* Central bank move is part of response to financial crisis
* Says local units of banks would gain from being subsids
* Banks would face demands such as "priority sector" lending
* StanChart, HSBC among those seen mulling change
By Subhadip Sircar and Sumeet Chatterjee
MUMBAI, Nov 7 India's move to encourage foreign
banks such as Citigroup and HSBC Holdings to
reposition as wholly-owned subsidiaries may find just a handful
of takers, given the regulatory trade-off.
Under central bank rules announced late on Wednesday,
foreign banks which convert their local operations from a branch
structure to being subsidiaries will be treated on nearly equal
terms with local lenders.
This could open the way to them opening more outlets across
India and could also allow them to buy local private sector
banks - potentially a major lure as banks seek to tap into the
fast-growing Indian economy.
The rules are aimed at giving India greater regulatory power
over foreign banks in the wake of the global financial crisis.
Yet foreign banks would also face a bigger regulatory burden
in the subsidiary setup, including having to earmark 40 percent
of their lending to the "priority sector," which includes
underserved parts of the economy and agriculture.
That's a requirement that domestic banks must already meet
and is being phased in for foreign banks with 20 or more
branches. As a subsidiary, a foreign bank would also need
approval to tap its parent's balance sheet, something it doesn't
need under existing rules.
The new rules come as global financial firms have been
paring back their investment in non-core markets.
"The environment has changed, both in India and overseas.
Only a handful of banks who have retail banking ambitions will
consider it," said a senior banker with a large U.S. bank,
declining to be named given the sensitivity of the matter.
The 43 foreign banks in India account for less than half a
percent of the country's 92,114 banking outlets. Under exiting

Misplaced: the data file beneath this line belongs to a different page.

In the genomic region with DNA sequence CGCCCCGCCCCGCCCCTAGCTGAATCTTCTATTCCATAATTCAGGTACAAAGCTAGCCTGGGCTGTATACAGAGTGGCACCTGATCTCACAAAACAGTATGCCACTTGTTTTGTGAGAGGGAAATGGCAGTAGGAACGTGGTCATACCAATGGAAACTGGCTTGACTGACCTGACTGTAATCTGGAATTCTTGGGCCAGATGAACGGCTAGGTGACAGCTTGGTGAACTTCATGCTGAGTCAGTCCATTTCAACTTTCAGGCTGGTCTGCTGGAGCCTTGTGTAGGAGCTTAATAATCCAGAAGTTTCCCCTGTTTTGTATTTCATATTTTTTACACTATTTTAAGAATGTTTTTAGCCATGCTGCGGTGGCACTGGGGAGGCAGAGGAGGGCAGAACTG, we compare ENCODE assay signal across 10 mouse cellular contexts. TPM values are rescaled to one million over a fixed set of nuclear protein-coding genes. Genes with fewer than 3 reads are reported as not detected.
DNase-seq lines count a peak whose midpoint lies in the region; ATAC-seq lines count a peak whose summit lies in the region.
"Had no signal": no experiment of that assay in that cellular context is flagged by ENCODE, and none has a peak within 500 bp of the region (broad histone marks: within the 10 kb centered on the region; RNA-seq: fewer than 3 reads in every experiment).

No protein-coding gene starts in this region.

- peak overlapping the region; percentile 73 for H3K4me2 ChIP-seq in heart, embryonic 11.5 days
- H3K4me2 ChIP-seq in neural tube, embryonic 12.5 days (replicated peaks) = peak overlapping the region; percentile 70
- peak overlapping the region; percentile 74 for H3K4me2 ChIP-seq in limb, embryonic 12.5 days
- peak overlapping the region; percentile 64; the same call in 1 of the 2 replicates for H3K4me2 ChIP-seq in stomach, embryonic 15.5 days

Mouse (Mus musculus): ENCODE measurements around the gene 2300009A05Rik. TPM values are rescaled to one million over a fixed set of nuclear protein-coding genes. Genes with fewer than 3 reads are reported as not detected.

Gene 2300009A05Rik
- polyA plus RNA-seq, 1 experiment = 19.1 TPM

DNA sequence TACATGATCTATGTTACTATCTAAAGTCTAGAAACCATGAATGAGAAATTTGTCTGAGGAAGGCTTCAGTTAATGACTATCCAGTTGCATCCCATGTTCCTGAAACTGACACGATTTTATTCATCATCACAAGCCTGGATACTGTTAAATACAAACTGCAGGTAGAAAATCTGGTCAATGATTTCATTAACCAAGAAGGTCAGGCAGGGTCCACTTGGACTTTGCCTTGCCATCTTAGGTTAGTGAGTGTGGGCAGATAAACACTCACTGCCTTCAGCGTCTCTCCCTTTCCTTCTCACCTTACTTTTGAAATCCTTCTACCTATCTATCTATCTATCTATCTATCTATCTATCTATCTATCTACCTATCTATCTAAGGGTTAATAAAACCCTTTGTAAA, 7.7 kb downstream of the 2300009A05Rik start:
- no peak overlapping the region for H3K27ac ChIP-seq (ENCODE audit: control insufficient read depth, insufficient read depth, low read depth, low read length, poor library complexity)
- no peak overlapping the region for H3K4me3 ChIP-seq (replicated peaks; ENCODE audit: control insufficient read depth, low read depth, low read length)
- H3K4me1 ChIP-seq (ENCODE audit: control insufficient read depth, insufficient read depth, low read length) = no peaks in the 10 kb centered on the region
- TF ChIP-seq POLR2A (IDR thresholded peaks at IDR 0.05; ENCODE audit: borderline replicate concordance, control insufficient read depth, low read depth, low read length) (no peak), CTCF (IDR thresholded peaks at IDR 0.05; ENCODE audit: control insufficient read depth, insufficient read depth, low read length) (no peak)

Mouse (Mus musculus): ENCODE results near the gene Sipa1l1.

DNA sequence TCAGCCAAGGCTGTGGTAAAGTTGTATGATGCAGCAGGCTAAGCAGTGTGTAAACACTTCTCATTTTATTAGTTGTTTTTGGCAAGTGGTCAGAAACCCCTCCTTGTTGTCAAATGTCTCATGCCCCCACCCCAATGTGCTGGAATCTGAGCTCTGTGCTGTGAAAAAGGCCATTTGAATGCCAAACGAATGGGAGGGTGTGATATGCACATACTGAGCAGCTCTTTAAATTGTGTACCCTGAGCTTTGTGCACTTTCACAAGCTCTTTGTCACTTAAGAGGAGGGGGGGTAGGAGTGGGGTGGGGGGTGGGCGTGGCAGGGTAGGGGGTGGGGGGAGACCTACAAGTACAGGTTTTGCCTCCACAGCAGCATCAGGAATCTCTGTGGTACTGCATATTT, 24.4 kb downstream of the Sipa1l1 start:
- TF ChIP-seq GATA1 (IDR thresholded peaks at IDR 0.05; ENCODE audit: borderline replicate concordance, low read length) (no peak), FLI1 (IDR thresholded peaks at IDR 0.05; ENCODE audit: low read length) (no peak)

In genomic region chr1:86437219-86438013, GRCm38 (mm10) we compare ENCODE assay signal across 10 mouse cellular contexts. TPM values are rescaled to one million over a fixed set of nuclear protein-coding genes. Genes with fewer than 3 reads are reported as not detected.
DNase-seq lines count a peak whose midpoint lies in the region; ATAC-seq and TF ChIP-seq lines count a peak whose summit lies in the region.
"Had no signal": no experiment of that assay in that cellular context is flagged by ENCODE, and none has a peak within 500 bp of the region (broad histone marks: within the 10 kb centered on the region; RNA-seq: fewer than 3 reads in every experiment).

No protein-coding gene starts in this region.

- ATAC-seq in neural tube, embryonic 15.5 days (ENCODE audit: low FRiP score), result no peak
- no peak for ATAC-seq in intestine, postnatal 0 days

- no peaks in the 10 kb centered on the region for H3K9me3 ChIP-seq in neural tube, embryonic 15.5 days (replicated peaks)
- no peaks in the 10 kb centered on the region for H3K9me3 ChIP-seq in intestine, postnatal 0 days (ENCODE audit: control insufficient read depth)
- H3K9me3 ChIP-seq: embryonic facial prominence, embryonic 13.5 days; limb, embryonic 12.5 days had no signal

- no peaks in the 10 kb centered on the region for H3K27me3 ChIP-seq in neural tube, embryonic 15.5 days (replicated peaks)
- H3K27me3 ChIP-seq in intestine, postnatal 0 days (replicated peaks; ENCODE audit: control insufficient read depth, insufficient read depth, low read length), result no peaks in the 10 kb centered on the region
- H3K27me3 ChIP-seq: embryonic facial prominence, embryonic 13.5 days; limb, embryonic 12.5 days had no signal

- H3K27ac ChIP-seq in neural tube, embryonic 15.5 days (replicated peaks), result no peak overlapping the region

rules, foreign banks can open up to just 12 branches between
them per year in India.
Citigroup, HSBC and Standard Chartered
are the biggest and operate as branches, not
subsidiaries. They along with Singapore-based DBS Group Holdings
Ltd, which has 12 branches, are widely seen as the
likeliest to consider switching to subsidiaries.
"If you look at Citi, StanC or HSBC, they have an embedded
India strategy, so it makes a lot of sense for them to convert
because they are getting near-national treatment," said Abizer
Diwaji, national leader for financial services at EY India.
"The flip side is that they will have to commit (more)
capital in India."
DBS India CEO Sanjiv Bhasin said the bank was evaluating the
RBI guidelines. "If you read it, it looks intimidating, but the
fact is you have been given five years," Bhasin said, referring
to the priority sector lending target. "It's difficult but it's
Citigroup and HSBC declined comment. StanChart welcomed the
guidelines but said it was too early to comment in detail.
In recent years, Barclays has exited retail banking
in India and Royal Bank of Scotland has sold its Indian
credit cards, mortgage and commercial banking portfolios, part
of a broader trend by global banks looking to shore up their
capital base to meet regulatory requirements.
"Most of the foreign banks in India have moved away from
retail banking and are now focusing on corporate banking," said
the India operations head of a European bank who declined to be
Under the new rules for wholly-owned subsidiaries, foreign
banks can buy a local private-sector lender after a central bank
review of overall foreign bank penetration.
To prevent foreign domination of the banking sector, the
central bank will restrict further entry of new wholly owned
subsidiaries of foreign banks if the assets of institutions
owned abroad exceed 20 percent of the country's total.
Currently, foreign banks' capital, reserves and surplus
account for 15 percent of the overall banking sector, even
though foreign banks have less than 5 percent of industry
deposits, leaving little room for big acquisitions.
India's banking system is dominated by state banks, which
accounted for more than two-thirds of industry assets at the end
of March 2012, the latest RBI data showed.
Foreign banks operating in India before August 2010 have the
option of continuing as branches. "However, they will be
incentivised to convert into WOS (wholly owned subsidiaries)
because of the attractiveness of the near-national treatment
afforded to WOS," the central bank said.